The budget proposal comes eight months after the bureau’s wild horse and burro advisory board, a volunteer body that makes no binding decisions, sparked an uproar among wild horse advocates by recommending euthanasia or sales for the animals. Subsequent false reports about a looming government plan to kill 45,000 wild horses prompted the BLM, then under the Obama administration, to say it “does not and will not euthanize healthy animals.”

Some board members said their recommendation was made, in part, to shock Congress into doing something about a problem they believe is spiraling out of control.

“All these horses in long-term holding are eating up 60 percent of the wild horse and burro budget. Other things can’t be done well or thoroughly because we’re feeding a lot of stockpiled horses that no one wants,” Julie Weikel, a large-animal veterinarian on the advisory committee, said in an interview this week. “I fully expect a full-court press from the advocates to put the rider back on. But I assure you that will not solve the problem.”

The question of how to address the problem appeared on Interior Secretary Ryan Zinke’s radar not long after he was confirmed. According to his personal schedule, he held a video call on the topic on March 24 with the BLM’s acting director, Michael Nedd, and several other senior officials.


Two wild horses play near Reno, Nev., in 2010. (Andy Barron/Reno Gazette-Journal via Associated Press)

For more than 40 years, past administrations have tried but failed to control the animals’ numbers. In 2009, then-Interior Secretary Ken Salazar proposed that the U.S. government spend roughly $96 million to buy land in the Midwest and East to create two preserves that could each support 3,600 horses. He also suggested that federal officials partner with nonprofit organizations and other private groups to create five additional preserves, so that 25,000 animals would be living on preserves within five years. The government also would aggressively sterilize the horses and burros to keep them from reproducing.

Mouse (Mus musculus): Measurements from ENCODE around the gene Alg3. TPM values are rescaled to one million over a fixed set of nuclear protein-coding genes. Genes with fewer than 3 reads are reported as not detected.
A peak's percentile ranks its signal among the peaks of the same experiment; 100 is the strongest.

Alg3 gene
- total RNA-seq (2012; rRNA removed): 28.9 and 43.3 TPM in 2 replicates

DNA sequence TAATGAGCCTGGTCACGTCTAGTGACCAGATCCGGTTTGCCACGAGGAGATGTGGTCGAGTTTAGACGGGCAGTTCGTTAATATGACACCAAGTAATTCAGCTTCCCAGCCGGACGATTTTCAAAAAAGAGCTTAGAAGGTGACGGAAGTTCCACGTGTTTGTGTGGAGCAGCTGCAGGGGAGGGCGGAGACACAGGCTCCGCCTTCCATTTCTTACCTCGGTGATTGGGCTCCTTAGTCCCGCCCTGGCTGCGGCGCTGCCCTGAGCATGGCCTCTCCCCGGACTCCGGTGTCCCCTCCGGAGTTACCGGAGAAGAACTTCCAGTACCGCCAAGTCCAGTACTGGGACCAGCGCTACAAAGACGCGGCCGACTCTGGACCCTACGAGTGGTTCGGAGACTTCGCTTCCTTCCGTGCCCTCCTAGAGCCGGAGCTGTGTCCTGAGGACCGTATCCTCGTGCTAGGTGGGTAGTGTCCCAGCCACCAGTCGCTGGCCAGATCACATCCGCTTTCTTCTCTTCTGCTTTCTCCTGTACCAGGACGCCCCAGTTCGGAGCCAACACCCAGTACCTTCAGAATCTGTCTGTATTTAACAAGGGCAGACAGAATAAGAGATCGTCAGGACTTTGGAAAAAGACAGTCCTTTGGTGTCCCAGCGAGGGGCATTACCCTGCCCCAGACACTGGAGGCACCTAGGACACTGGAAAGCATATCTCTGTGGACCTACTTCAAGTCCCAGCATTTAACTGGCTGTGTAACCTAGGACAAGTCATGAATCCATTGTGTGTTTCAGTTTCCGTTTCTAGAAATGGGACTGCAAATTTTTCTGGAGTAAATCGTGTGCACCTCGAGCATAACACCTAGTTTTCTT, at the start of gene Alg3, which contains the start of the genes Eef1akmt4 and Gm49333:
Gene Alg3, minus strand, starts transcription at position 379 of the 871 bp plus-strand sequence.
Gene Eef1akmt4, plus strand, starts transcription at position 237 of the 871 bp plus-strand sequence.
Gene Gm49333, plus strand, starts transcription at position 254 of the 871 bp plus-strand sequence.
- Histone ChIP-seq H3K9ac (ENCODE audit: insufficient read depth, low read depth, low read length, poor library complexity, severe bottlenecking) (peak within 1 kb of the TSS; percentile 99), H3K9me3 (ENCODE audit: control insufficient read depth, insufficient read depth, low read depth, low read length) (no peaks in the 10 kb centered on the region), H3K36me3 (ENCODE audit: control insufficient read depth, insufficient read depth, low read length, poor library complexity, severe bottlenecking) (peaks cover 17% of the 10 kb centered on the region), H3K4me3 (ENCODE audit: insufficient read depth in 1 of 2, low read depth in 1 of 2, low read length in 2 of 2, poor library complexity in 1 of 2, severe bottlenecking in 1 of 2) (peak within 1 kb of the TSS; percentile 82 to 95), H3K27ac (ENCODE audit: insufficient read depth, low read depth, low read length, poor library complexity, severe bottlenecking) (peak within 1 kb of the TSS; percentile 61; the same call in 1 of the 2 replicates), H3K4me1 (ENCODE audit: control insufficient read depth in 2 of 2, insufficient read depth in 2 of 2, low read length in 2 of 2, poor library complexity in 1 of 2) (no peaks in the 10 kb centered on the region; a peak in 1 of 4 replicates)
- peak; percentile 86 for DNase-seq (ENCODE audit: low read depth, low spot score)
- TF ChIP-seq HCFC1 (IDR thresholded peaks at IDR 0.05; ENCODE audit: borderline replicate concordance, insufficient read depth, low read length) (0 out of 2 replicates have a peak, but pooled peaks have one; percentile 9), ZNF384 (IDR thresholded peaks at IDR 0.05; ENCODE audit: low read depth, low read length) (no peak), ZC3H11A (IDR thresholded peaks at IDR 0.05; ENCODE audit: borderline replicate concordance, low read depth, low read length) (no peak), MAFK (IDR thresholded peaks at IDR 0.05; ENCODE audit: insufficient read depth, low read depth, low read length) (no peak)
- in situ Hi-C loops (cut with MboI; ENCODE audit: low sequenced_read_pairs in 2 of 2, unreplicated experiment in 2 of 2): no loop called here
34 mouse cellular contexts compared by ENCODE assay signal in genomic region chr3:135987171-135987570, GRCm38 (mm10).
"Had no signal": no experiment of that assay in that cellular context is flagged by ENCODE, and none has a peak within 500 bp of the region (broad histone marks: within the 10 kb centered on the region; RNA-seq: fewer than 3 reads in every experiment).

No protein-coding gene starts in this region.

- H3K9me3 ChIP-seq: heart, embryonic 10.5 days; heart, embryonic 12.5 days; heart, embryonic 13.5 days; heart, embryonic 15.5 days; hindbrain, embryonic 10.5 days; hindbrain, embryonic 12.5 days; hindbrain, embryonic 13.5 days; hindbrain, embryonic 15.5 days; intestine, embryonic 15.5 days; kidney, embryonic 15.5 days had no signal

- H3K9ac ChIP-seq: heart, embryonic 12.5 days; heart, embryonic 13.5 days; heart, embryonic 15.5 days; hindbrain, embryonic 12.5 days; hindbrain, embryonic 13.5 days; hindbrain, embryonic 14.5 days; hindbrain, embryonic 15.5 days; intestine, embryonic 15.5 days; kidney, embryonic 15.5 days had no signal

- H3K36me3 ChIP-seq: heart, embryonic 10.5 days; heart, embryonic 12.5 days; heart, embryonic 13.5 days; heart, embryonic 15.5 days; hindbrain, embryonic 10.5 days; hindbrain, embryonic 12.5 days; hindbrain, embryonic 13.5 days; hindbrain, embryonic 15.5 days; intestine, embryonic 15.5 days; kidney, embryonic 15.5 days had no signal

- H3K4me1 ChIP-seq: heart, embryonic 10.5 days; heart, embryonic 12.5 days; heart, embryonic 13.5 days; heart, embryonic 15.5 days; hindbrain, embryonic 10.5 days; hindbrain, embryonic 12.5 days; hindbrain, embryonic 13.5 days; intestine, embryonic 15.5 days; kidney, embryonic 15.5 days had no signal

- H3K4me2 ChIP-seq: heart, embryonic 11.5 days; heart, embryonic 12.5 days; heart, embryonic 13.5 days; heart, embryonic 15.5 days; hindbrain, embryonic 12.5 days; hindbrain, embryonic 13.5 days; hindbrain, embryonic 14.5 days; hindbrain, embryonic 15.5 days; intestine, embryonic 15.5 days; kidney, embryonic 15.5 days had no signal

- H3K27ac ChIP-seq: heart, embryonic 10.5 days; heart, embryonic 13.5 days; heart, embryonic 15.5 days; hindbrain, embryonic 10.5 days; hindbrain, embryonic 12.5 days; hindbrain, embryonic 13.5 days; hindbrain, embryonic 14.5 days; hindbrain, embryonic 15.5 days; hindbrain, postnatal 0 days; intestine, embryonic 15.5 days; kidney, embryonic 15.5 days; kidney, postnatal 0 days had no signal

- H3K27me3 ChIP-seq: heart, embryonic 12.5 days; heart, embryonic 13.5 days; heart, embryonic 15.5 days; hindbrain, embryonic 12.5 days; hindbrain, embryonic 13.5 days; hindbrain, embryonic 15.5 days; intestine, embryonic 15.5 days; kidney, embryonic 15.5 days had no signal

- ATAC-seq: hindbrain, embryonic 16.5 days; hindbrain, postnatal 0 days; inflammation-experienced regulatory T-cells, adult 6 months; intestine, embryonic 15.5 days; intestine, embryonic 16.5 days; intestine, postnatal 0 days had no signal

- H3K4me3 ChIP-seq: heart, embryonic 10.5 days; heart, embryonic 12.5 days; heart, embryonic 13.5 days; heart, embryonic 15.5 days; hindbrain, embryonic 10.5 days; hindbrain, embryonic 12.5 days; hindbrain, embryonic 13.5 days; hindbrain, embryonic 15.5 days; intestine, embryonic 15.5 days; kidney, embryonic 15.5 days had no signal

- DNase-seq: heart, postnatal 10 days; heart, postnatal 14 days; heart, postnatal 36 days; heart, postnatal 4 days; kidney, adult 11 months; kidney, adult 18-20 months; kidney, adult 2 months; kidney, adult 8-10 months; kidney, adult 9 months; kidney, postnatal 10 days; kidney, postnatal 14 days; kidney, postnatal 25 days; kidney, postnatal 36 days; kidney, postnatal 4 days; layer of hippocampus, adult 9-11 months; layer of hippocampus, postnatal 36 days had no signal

At the time of Salazar’s proposal, about 37,000 horses and burros were roaming and another 32,000 were in holding pens. But the money did not materialize, and the number of animals on public range lands increased sharply. It now is about three times more than officials say is sustainable.

Some animal advocacy groups say the BLM has not proactively pursued horse and burro birth control, though other activist groups have sued the agency over the use of injectable contraception and the spaying of mares. In a statement this week, Matt Bershadker, president and chief executive of the American Society for the Prevention of Cruelty to Animals, said the animals could be “humanely” managed with fertility control, but the BLM “would rather make these innocent animals pay for draconian budget cuts with their very lives.”

Weikel said she hopes Trump’s budget proposal prompts Congress to consider lifting its usual rider. Considering the proposal, along with the advisory board’s recommendation, “maybe thoughtful people…would realize we have a true problem out there. And we are not using all the tools.” In addition to euthanasia and sales, she said, permanent sterilization should be utilized more.

In a statement, the BLM said its goal “is always to find good homes for the thousands of wild horses and burros gathered from overpopulated herds on our country’s public lands.” It continued, “With an expanded suite of management tools, the BLM can strengthen its efforts to reverse the declining health of our nation’s wild horse and burro herds and manage the public lands on which they and so many other species depend.”